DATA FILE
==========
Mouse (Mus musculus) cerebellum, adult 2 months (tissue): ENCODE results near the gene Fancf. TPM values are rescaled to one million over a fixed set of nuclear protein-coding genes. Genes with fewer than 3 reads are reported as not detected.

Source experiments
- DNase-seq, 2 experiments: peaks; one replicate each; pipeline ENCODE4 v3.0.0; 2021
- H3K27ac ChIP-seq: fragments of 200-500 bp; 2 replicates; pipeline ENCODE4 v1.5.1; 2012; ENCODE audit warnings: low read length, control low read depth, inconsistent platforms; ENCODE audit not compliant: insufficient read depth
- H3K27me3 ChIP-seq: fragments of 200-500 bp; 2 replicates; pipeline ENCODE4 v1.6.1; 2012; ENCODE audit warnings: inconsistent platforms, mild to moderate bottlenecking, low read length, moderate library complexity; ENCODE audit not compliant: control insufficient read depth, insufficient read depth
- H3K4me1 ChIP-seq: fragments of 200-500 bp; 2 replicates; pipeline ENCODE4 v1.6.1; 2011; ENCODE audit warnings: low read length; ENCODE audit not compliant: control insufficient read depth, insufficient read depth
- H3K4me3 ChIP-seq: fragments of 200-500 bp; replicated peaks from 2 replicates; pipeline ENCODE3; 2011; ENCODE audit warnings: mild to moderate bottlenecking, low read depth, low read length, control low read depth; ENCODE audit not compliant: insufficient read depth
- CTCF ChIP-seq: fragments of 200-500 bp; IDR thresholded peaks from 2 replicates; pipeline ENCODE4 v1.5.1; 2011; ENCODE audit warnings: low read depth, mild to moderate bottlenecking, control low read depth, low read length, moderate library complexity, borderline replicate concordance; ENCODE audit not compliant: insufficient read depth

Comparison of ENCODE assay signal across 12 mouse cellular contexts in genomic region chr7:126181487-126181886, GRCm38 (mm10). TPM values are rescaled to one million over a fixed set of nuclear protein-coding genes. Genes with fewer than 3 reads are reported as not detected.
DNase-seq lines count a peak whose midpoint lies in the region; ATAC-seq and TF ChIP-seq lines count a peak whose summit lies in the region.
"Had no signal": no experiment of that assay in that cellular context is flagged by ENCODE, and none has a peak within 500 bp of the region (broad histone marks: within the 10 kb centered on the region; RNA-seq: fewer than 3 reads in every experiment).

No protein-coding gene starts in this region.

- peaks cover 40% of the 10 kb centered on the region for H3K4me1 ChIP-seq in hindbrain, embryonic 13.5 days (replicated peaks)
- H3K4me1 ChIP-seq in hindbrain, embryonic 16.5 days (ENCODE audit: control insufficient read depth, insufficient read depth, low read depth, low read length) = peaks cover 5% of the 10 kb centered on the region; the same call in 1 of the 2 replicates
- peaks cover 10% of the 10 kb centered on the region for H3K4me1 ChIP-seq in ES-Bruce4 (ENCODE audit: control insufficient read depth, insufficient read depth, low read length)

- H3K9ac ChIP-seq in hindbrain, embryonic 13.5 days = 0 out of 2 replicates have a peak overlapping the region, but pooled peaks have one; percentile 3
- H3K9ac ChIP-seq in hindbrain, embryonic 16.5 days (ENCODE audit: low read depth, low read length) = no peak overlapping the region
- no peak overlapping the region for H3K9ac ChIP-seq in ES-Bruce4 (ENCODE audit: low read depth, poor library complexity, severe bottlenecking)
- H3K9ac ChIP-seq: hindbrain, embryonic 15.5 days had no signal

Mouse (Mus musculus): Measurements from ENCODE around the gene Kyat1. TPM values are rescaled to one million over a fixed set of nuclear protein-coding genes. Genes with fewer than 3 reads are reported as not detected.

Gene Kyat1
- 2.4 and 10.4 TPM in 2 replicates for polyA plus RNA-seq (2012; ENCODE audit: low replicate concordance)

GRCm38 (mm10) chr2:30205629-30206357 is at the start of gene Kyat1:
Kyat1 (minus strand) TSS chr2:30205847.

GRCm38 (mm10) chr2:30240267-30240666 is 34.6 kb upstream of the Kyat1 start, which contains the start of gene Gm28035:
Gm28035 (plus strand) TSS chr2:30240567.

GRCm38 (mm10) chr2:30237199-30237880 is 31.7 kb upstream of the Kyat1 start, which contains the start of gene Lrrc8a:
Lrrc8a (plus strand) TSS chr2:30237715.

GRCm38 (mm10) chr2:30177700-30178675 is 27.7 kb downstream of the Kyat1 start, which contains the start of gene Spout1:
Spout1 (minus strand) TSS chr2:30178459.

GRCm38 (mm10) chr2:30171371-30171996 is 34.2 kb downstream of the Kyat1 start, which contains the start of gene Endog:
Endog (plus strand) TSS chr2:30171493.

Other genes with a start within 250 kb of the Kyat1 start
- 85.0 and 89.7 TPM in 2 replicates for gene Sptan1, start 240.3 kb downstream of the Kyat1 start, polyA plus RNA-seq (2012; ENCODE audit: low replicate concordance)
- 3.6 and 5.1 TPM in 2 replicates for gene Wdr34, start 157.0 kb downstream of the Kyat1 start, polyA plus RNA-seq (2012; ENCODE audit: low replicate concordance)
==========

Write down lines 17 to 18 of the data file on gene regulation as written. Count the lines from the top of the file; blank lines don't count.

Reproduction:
- H3K9ac ChIP-seq in hindbrain, embryonic 16.5 days (ENCODE audit: low read depth, low read length) = no peak overlapping the region
- no peak overlapping the region for H3K9ac ChIP-seq in ES-Bruce4 (ENCODE audit: low read depth, poor library complexity, severe bottlenecking)